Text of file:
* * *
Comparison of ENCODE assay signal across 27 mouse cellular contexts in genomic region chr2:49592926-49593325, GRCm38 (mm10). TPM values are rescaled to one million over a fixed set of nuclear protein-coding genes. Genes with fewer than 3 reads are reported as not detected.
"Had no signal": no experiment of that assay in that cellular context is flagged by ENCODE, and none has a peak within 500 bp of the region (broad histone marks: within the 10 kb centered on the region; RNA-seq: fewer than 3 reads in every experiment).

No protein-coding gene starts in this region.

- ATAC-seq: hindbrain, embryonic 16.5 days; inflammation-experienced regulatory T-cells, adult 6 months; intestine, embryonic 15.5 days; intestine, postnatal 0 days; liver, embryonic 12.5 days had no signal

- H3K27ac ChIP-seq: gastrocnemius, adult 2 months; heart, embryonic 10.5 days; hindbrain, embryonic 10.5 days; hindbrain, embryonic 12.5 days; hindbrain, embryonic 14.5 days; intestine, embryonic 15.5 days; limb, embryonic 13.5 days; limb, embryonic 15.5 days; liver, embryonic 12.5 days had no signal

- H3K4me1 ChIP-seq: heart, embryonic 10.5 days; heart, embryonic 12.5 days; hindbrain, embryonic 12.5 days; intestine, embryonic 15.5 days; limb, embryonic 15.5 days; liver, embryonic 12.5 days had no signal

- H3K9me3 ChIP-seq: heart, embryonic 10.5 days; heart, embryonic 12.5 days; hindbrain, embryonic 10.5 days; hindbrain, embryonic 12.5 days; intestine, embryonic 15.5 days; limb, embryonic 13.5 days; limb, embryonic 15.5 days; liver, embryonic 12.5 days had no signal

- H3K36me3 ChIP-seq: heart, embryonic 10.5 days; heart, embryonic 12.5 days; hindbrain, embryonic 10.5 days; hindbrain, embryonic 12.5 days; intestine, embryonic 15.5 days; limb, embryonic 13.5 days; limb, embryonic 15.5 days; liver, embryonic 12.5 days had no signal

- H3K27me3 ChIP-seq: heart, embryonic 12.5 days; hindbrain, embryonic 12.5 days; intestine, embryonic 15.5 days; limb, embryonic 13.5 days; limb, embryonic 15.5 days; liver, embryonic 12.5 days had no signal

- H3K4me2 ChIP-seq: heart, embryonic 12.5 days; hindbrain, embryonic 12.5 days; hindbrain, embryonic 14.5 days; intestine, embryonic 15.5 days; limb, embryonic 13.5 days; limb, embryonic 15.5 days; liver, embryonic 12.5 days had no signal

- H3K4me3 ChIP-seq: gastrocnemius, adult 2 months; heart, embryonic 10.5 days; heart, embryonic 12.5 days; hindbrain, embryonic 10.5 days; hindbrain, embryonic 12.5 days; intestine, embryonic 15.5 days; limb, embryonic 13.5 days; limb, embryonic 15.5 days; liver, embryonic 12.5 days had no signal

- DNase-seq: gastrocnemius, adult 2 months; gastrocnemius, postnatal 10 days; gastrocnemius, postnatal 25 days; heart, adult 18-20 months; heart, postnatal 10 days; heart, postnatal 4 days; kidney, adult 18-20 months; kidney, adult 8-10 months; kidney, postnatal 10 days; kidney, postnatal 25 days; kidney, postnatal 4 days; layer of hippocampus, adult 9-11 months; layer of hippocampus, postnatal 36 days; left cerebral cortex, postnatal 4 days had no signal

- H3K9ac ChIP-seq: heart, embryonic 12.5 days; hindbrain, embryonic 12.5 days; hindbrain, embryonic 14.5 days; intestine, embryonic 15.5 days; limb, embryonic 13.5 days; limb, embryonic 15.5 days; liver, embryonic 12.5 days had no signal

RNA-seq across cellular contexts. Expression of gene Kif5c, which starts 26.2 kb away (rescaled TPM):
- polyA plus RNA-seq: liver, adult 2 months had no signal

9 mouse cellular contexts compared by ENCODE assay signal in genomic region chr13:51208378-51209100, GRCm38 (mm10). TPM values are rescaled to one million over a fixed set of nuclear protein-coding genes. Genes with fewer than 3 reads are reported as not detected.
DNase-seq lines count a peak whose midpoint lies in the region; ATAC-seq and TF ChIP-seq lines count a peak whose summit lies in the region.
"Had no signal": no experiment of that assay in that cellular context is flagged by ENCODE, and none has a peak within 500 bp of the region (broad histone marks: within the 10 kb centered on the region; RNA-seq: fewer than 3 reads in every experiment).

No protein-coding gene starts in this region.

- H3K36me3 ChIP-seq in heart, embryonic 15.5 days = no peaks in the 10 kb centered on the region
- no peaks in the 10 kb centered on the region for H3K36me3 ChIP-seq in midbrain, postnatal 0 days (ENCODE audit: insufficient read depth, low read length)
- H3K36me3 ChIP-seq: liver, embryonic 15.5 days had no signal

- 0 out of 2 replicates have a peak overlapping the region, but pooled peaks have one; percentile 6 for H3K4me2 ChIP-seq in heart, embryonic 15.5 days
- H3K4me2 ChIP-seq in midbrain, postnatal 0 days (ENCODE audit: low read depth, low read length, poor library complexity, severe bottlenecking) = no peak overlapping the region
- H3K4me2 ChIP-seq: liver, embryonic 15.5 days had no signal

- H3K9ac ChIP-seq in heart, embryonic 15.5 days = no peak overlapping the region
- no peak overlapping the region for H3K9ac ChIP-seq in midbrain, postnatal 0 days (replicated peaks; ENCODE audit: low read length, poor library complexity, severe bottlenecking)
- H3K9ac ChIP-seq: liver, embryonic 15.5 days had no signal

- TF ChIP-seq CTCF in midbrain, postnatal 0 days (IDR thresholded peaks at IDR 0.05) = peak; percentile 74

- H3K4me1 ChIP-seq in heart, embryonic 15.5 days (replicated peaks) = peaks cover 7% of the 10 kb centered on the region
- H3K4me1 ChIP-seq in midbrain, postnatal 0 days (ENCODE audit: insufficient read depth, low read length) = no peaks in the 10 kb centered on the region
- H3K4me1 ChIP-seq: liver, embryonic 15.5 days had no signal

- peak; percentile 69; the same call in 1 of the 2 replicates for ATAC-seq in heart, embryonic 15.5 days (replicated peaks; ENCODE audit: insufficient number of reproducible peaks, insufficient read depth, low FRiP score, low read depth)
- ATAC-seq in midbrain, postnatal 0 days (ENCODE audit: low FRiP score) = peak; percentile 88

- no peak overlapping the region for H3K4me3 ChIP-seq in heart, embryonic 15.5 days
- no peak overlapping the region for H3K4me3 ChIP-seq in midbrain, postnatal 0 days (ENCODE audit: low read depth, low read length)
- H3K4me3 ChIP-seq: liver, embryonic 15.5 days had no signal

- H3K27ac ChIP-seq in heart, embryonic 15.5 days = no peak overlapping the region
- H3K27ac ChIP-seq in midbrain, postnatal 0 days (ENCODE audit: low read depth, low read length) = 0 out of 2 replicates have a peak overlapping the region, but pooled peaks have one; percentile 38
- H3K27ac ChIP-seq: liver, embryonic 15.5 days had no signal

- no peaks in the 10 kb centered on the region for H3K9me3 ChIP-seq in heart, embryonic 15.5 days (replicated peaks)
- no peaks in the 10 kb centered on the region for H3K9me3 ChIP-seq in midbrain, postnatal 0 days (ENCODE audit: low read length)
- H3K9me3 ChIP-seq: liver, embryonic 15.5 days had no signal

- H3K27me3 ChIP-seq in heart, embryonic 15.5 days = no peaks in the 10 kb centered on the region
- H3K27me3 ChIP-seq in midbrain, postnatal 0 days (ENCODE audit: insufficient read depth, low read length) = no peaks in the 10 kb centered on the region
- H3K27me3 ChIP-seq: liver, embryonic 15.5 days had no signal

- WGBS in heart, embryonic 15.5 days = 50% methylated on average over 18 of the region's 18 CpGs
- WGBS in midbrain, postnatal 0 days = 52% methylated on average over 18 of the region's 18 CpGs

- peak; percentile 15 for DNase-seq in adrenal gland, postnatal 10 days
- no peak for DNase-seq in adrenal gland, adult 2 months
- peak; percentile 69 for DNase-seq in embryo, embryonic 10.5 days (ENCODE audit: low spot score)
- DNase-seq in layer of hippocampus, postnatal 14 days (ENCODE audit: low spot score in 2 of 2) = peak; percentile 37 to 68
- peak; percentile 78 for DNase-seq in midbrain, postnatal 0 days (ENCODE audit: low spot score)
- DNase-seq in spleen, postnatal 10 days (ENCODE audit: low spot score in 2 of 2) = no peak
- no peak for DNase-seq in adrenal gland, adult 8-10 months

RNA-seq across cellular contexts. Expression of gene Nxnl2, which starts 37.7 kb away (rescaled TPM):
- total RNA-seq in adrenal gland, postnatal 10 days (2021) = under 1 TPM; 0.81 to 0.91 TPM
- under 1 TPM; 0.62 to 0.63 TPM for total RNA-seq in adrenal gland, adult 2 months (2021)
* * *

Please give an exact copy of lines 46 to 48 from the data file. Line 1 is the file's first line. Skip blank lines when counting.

- H3K27me3 ChIP-seq: liver, embryonic 15.5 days had no signal

- WGBS in heart, embryonic 15.5 days = 50% methylated on average over 18 of the region's 18 CpGs
- WGBS in midbrain, postnatal 0 days = 52% methylated on average over 18 of the region's 18 CpGs